It's actually possible to ignore or shrug off quite a lot of things in life - and just about everything online. But while I agree no-one should have to restrict their own activities because of someone else's harassment, sometimes it's the simplest and least painful solution.

      But the refusal to take such basic protective steps, coupled with the hysterical over-sensitivity of the modern British to insult and 'disrespect', does make it very impractical to try to resolve these things at a sub-legislation level.

  8. Anonymous Coward
    Anonymous Coward

    thing is

    I'm 100% certain that societies constant pampering of their children is leading directly to a more unstable society, much like when you grow up in an increadibly clean environment your imune system is worse at dealing with illness I suspect the same is true of the human psyche.

    The less you have to beat the more likely you are to be completly incapable of handling problems later in life, also the less dangerous everything seems (if an animals never met a human then it doesn't know to run like fuck becouse the human is going to see if its edible) the more likely a person is to come to harm.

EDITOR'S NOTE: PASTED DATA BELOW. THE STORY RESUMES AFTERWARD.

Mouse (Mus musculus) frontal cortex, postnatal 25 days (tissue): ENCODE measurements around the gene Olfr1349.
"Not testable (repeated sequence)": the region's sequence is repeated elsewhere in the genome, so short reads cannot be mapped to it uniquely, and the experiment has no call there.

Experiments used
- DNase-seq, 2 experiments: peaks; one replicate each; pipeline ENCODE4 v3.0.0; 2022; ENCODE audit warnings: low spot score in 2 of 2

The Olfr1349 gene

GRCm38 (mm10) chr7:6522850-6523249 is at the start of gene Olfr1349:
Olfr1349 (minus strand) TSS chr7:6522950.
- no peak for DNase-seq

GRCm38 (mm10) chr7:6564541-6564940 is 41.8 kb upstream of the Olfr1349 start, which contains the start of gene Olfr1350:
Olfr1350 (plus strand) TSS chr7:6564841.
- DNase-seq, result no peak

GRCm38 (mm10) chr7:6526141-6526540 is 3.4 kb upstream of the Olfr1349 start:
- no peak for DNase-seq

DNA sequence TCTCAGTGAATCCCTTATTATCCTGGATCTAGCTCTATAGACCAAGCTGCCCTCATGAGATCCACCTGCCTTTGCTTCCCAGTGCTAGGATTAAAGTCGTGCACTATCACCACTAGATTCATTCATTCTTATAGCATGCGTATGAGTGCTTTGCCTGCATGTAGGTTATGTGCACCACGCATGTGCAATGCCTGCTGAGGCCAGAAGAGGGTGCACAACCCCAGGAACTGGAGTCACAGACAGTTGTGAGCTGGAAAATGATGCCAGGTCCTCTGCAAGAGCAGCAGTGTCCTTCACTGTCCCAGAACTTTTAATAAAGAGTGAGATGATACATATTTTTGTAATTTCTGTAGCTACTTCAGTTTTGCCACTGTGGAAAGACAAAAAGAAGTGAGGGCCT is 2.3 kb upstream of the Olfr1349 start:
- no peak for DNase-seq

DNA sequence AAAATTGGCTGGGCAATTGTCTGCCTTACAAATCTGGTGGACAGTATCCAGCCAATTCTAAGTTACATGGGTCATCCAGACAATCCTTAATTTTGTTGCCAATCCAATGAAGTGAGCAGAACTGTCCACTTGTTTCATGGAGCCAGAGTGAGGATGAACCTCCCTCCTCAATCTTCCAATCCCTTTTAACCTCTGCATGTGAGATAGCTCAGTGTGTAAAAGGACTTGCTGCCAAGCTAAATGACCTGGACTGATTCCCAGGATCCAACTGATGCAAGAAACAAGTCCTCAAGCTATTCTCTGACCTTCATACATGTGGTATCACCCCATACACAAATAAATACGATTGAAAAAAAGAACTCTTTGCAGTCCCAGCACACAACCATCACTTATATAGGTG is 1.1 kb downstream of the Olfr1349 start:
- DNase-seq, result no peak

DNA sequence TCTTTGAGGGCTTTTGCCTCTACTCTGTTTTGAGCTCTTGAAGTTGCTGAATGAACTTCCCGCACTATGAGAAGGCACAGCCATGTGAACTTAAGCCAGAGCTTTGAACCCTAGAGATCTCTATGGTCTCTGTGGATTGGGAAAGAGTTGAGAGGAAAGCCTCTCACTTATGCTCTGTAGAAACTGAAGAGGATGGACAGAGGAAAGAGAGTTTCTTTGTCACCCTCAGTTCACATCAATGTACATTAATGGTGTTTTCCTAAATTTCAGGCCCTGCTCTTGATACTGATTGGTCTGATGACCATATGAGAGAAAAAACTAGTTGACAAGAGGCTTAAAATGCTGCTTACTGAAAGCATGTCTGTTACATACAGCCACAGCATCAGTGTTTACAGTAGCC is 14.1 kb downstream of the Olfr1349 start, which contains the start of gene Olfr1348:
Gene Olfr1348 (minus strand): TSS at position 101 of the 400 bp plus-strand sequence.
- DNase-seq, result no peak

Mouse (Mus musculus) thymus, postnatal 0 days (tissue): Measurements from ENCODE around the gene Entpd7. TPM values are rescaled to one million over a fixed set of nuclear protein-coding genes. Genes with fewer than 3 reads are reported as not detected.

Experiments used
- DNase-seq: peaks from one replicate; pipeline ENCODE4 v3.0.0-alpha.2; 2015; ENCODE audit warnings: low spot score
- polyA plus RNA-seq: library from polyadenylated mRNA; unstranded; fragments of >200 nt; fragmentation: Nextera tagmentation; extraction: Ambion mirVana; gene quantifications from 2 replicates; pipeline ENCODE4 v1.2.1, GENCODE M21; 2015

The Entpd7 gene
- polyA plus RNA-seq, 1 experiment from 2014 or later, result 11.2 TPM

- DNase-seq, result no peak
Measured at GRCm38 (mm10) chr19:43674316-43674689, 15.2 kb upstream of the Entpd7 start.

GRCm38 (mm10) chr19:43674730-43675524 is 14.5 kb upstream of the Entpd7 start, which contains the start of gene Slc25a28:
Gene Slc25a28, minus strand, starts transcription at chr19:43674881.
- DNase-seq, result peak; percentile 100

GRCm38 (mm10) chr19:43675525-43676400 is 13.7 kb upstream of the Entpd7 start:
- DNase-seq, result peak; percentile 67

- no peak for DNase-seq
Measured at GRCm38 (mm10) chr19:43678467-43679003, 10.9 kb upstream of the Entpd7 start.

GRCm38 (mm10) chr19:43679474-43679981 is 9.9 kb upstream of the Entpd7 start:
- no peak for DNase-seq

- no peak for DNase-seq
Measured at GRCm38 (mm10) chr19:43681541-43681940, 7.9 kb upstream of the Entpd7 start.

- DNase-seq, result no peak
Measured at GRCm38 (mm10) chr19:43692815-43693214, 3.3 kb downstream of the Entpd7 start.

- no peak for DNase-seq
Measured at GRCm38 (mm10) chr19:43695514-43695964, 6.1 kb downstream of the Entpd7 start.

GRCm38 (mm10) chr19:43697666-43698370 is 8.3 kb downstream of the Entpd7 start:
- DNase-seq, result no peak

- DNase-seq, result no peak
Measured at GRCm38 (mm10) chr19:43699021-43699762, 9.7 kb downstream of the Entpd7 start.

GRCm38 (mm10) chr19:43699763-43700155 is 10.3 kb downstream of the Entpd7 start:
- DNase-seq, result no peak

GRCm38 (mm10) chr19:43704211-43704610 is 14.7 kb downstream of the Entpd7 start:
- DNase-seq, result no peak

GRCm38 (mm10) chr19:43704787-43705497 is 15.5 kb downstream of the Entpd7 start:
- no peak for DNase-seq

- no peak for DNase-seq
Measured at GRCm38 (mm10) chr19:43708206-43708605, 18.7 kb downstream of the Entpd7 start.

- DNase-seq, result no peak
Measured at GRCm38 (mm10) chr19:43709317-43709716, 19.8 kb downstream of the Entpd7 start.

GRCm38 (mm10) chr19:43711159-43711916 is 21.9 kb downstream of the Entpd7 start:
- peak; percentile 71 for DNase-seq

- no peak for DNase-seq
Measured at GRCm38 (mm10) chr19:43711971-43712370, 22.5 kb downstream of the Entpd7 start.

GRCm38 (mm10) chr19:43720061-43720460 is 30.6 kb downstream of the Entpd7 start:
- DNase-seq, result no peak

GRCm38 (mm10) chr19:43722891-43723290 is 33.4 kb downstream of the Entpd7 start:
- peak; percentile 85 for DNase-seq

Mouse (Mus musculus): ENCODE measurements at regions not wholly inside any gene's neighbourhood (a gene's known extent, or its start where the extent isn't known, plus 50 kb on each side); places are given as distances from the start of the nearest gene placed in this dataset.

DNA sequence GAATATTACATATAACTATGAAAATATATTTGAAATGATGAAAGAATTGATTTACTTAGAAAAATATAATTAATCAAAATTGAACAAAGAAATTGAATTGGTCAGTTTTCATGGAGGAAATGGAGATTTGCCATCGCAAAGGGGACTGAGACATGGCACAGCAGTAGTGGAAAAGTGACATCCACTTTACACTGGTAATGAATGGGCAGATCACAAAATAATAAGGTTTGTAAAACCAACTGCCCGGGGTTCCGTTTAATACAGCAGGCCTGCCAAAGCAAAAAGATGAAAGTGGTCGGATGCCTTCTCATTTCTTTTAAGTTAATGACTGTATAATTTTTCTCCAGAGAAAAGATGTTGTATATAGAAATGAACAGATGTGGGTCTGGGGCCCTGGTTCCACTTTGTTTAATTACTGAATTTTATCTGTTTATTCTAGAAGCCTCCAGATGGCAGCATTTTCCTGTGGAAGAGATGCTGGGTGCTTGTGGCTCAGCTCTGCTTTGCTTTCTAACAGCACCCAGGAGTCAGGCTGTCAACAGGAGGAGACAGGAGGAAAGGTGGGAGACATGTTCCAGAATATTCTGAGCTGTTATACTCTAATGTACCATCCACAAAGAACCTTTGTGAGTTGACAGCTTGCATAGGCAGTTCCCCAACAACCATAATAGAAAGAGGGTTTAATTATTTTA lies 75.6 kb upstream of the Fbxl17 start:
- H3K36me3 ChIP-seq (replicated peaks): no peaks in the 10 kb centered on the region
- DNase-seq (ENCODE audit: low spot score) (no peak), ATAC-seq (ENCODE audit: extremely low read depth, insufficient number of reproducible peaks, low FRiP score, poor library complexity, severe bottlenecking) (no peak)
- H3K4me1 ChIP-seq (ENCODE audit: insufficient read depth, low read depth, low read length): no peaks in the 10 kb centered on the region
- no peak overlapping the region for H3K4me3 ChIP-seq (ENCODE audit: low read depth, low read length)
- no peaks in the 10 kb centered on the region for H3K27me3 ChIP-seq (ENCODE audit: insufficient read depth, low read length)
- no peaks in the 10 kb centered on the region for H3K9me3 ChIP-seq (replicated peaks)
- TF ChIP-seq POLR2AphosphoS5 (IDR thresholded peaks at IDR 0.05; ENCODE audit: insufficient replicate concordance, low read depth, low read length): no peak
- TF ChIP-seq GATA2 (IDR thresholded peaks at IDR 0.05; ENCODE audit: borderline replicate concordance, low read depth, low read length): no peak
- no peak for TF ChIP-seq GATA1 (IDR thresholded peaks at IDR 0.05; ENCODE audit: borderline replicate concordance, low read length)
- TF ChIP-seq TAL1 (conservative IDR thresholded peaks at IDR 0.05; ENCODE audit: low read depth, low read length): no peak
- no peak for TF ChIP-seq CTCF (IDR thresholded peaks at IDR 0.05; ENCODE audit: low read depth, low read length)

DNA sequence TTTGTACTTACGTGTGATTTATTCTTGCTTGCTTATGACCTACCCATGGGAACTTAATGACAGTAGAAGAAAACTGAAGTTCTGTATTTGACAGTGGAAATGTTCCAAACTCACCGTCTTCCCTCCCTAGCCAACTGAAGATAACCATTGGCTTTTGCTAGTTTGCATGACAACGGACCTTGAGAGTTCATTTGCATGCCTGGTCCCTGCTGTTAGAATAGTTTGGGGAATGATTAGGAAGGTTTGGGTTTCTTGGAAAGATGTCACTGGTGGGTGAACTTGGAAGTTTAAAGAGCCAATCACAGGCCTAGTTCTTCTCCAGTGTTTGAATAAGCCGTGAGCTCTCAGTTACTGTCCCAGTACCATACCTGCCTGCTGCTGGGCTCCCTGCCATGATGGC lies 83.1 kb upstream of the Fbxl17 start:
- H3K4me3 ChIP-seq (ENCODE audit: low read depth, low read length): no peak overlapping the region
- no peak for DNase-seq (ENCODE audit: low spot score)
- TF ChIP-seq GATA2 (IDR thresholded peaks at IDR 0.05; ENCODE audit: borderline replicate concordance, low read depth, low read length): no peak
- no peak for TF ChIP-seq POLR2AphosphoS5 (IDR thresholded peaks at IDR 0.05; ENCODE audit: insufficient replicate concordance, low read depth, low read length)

Our obsession with (extreme) safety in all forms is putting our lives (mental mostly) and our life styles at risk, as we become ever more afraid of taking risks and ever more vulnerable to those willing and capable of doing so.

    1. Galidron
      Thumb Up

      I agree

      There exist extreme cases where the authorities need to get involved, but there are a several behaviors that can draw bullying and will continue to cause problems in your adult life if you don't learn to give them up.